WASHINGTON, DC—President Clinton, in a bold move toward economic restructuring, announced the financial agenda for his second term Monday: economic stimulation through application of the "Fabulous Financiamalizer," a fanciful steam-powered contraption of his own devising.

At a press conference Monday, Professor W. Jefferson Clinton unveiled the amazing new Financiamalizer.

"My fellow Americans, I come before you today to flaunt a very miracle of modern science," Clinton said at a press conference Monday, sporting a plum-colored velvet tuxedo and top hat, as well as a newly grown black handlebar mustache.

Clinton spoke while standing next to the prototype Financiamalizer, a 20-foot-high maze of tubing and whirling discs painted in spiral patterns, connected to a simmering steam boiler. "Girls, grab onto your boyfriends," Clinton continued, "lest you become faint of heart at the magnificent machinations of Professor W. Jefferson Clinton's Fabulous Financiamalizer."

He then began his demonstration by spinning a large valve wheel at the base of the contraption, funneling steam into a bellows-like component which emitted wheezing sounds as it distended and shrank alternately.

This motion caused a large brass pendulum to swing, turning a central ratchet wheel around in short increments. Within seconds the entire machine was a twirling, puffing mass of pumping pistons, brightly colored fluids racing through clear glass tubing, and a mechanical cuckoo bird which popped in and out of a tiny hatch near the top of the machine.

Moments later, an electronic stock ticker Clinton brought to the demonstration began reflecting massive upswings in the Dow and NASDAQ averages.

As the assembled crowd gasped in amazement, a young reporter shouted, "Will it make the dollar strong in the world economy?" An amused Clinton tweaked his mustache and retorted, "My good sir, this machine will double your dollar and give you four bits change." Clinton then adjusted several levers and brass dials on the machine, bringing the U.S. dollar to a strength against the yen unseen in this decade.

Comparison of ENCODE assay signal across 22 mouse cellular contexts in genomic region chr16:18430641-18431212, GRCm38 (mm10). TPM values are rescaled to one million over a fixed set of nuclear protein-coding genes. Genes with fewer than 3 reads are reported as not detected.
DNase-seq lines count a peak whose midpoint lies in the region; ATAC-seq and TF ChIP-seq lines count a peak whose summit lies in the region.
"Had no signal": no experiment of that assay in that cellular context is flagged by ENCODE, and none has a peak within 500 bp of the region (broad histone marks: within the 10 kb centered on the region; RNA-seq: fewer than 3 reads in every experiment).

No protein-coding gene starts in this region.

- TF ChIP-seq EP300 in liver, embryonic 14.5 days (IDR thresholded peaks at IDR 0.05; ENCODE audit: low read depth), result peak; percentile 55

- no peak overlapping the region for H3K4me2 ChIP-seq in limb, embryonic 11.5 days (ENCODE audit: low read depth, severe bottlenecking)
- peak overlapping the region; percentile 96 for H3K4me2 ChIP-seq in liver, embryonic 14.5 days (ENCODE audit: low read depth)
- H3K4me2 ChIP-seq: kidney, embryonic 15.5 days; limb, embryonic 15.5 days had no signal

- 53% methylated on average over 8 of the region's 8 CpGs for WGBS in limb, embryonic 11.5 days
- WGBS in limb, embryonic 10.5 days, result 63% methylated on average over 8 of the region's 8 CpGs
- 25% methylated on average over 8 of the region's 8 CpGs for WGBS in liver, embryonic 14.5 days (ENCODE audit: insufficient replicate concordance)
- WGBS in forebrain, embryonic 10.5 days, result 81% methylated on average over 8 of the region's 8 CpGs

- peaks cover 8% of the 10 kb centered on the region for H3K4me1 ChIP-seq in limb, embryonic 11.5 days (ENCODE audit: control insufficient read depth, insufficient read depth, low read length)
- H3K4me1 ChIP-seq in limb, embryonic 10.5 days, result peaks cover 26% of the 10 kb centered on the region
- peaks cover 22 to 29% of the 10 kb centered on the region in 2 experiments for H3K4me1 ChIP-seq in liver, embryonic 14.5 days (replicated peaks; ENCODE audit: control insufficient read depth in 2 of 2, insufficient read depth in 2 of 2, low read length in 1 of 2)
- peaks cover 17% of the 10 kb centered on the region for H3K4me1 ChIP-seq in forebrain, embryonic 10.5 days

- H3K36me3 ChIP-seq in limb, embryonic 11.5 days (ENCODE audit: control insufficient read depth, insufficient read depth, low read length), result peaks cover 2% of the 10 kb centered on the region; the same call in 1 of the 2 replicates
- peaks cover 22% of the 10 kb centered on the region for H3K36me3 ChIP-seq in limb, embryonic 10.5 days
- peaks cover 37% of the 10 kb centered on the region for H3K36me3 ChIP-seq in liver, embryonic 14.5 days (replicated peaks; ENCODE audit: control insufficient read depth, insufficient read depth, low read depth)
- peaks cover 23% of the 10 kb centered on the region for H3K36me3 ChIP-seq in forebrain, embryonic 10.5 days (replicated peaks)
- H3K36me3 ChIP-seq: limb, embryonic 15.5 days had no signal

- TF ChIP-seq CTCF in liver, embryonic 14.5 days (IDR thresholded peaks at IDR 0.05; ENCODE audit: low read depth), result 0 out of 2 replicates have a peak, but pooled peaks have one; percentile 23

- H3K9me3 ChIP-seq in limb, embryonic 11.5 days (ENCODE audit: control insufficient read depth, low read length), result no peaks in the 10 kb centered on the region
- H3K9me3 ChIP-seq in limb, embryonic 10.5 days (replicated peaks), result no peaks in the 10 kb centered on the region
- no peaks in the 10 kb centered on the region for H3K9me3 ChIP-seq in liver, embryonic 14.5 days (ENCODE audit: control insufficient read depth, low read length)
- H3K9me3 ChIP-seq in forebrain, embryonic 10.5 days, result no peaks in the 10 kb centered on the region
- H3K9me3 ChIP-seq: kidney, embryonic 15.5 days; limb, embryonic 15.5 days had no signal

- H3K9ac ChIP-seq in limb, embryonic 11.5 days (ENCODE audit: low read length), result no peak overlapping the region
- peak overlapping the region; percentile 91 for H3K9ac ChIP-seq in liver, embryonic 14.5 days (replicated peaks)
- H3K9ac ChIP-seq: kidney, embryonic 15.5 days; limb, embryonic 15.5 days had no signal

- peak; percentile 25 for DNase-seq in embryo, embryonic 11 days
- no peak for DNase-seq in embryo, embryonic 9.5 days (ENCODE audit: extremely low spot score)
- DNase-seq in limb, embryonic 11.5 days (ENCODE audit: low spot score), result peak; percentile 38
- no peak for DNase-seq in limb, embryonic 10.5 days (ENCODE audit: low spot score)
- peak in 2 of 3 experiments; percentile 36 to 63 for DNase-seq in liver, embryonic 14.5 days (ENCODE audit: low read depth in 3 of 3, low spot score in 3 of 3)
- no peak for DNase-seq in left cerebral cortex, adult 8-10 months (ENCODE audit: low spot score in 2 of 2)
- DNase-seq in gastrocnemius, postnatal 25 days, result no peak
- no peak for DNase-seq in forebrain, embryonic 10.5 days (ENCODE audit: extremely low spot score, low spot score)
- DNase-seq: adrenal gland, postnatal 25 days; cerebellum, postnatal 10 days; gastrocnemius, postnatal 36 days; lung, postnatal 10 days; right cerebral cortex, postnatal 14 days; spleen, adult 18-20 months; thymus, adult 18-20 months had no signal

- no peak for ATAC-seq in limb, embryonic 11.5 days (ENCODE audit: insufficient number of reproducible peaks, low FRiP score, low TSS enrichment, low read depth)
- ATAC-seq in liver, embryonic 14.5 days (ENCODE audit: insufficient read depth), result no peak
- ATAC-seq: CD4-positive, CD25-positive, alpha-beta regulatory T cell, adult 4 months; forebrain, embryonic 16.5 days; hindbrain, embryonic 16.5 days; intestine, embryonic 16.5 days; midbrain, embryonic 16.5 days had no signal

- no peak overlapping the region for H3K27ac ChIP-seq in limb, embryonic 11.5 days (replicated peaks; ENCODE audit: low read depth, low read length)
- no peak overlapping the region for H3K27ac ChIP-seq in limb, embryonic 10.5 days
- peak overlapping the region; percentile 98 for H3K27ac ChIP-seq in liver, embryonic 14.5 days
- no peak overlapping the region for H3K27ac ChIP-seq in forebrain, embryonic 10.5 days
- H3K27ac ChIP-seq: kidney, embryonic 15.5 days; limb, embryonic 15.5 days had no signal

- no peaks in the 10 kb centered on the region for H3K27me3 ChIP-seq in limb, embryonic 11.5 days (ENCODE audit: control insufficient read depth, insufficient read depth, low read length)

In addition to the device's demonstrated functions, Clinton said it will raise the U.S. Gross National Product, lower lending rates at the nation's financial institutions and hush colicky babies.

"There you have it, my good people," beamed Clinton at the end of the demonstration. "Now who's gonna be the first on their street to show off the Fabulous Financiamalizer to their amazed neighbors? You, sir, show the little wife she didn't marry a cheapskate." The president then began collecting fistfuls of cash from citizens eager to reap the machine's benefits.

Countering the crowd's enthusiastic response was an angry tirade by Willard Klumpf, 88, of Arlington, Virginia, who elbowed to the front of the crowd and condemned Clinton's invention as "a new-fangled gadget that ain't fit to peel 'taters." The bony, shriveled, retired telegraph operator then whacked at the machine several times with his cane before being removed by Secret Service agents.

Despite Klumpf's display of pessimism, the majority of those at the press conference were wowed by the Financiamalizer.

"This ingenious device guarantees a new era of fiscal well-being for the U.S.," declared Wall Street Journal reporter Mel Sansweet. "While I haven't yet fully comprehended the principles on which the Finaciamalizer operates, it is obvious that Clinton is a learned man and his intentions are honorable."

Sansweet purchased two Financiamalizers from Clinton, one for each floor of his home. "I wanted to make sure the upstairs of my house was just as economically prosperous as the downstairs," he explained.

Having stuffed his leather satchel with cash, Clinton bid the press conference farewell, hopped into a horse-drawn wagon and caught the 2:15 train to Philadelphia.